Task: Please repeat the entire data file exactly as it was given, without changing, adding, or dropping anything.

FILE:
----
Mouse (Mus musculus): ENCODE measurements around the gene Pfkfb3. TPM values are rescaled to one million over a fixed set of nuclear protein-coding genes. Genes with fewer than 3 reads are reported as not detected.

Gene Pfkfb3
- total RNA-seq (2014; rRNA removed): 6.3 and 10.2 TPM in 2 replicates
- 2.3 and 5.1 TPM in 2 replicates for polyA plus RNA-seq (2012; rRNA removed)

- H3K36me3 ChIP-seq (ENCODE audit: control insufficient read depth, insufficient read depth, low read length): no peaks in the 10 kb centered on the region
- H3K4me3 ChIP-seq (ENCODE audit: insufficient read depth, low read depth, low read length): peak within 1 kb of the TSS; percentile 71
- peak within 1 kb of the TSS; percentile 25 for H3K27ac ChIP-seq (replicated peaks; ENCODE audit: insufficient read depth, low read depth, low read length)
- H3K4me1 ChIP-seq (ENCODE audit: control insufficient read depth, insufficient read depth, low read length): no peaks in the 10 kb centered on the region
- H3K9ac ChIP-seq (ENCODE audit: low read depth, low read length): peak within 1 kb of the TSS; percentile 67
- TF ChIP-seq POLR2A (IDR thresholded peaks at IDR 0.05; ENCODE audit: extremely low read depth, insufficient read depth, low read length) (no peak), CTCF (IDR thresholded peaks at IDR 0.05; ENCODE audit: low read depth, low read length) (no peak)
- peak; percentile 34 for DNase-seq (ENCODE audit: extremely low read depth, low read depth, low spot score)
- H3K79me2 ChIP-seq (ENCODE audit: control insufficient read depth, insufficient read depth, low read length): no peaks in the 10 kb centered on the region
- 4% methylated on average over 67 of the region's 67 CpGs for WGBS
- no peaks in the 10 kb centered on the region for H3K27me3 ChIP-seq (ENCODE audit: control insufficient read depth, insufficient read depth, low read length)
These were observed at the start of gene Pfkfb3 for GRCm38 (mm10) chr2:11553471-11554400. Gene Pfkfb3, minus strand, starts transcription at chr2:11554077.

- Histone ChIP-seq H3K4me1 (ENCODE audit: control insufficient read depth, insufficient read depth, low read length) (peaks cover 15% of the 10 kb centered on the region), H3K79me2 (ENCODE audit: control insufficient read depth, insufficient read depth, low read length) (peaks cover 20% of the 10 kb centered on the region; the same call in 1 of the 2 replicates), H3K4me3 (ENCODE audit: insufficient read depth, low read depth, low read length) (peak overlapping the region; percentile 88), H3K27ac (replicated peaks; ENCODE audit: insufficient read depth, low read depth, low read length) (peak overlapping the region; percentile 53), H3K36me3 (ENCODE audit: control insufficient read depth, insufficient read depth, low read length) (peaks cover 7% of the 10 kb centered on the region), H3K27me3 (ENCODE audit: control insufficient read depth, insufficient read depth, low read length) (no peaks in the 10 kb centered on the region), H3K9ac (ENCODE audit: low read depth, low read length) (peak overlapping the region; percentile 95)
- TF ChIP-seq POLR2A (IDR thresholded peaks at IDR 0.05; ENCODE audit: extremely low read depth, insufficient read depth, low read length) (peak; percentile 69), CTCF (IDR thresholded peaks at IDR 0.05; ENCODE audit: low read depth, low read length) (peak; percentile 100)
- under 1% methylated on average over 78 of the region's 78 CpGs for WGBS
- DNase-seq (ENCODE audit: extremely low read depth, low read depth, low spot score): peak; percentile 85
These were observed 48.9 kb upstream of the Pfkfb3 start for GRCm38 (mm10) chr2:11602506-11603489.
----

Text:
Mouse (Mus musculus): ENCODE measurements around the gene Pfkfb3. TPM values are rescaled to one million over a fixed set of nuclear protein-coding genes. Genes with fewer than 3 reads are reported as not detected.

Gene Pfkfb3
- total RNA-seq (2014; rRNA removed): 6.3 and 10.2 TPM in 2 replicates
- 2.3 and 5.1 TPM in 2 replicates for polyA plus RNA-seq (2012; rRNA removed)

- H3K36me3 ChIP-seq (ENCODE audit: control insufficient read depth, insufficient read depth, low read length): no peaks in the 10 kb centered on the region
- H3K4me3 ChIP-seq (ENCODE audit: insufficient read depth, low read depth, low read length): peak within 1 kb of the TSS; percentile 71
- peak within 1 kb of the TSS; percentile 25 for H3K27ac ChIP-seq (replicated peaks; ENCODE audit: insufficient read depth, low read depth, low read length)
- H3K4me1 ChIP-seq (ENCODE audit: control insufficient read depth, insufficient read depth, low read length): no peaks in the 10 kb centered on the region
- H3K9ac ChIP-seq (ENCODE audit: low read depth, low read length): peak within 1 kb of the TSS; percentile 67
- TF ChIP-seq POLR2A (IDR thresholded peaks at IDR 0.05; ENCODE audit: extremely low read depth, insufficient read depth, low read length) (no peak), CTCF (IDR thresholded peaks at IDR 0.05; ENCODE audit: low read depth, low read length) (no peak)
- peak; percentile 34 for DNase-seq (ENCODE audit: extremely low read depth, low read depth, low spot score)
- H3K79me2 ChIP-seq (ENCODE audit: control insufficient read depth, insufficient read depth, low read length): no peaks in the 10 kb centered on the region
- 4% methylated on average over 67 of the region's 67 CpGs for WGBS
- no peaks in the 10 kb centered on the region for H3K27me3 ChIP-seq (ENCODE audit: control insufficient read depth, insufficient read depth, low read length)
These were observed at the start of gene Pfkfb3 for GRCm38 (mm10) chr2:11553471-11554400. Gene Pfkfb3, minus strand, starts transcription at chr2:11554077.

- Histone ChIP-seq H3K4me1 (ENCODE audit: control insufficient read depth, insufficient read depth, low read length) (peaks cover 15% of the 10 kb centered on the region), H3K79me2 (ENCODE audit: control insufficient read depth, insufficient read depth, low read length) (peaks cover 20% of the 10 kb centered on the region; the same call in 1 of the 2 replicates), H3K4me3 (ENCODE audit: insufficient read depth, low read depth, low read length) (peak overlapping the region; percentile 88), H3K27ac (replicated peaks; ENCODE audit: insufficient read depth, low read depth, low read length) (peak overlapping the region; percentile 53), H3K36me3 (ENCODE audit: control insufficient read depth, insufficient read depth, low read length) (peaks cover 7% of the 10 kb centered on the region), H3K27me3 (ENCODE audit: control insufficient read depth, insufficient read depth, low read length) (no peaks in the 10 kb centered on the region), H3K9ac (ENCODE audit: low read depth, low read length) (peak overlapping the region; percentile 95)
- TF ChIP-seq POLR2A (IDR thresholded peaks at IDR 0.05; ENCODE audit: extremely low read depth, insufficient read depth, low read length) (peak; percentile 69), CTCF (IDR thresholded peaks at IDR 0.05; ENCODE audit: low read depth, low read length) (peak; percentile 100)
- under 1% methylated on average over 78 of the region's 78 CpGs for WGBS
- DNase-seq (ENCODE audit: extremely low read depth, low read depth, low spot score): peak; percentile 85
These were observed 48.9 kb upstream of the Pfkfb3 start for GRCm38 (mm10) chr2:11602506-11603489.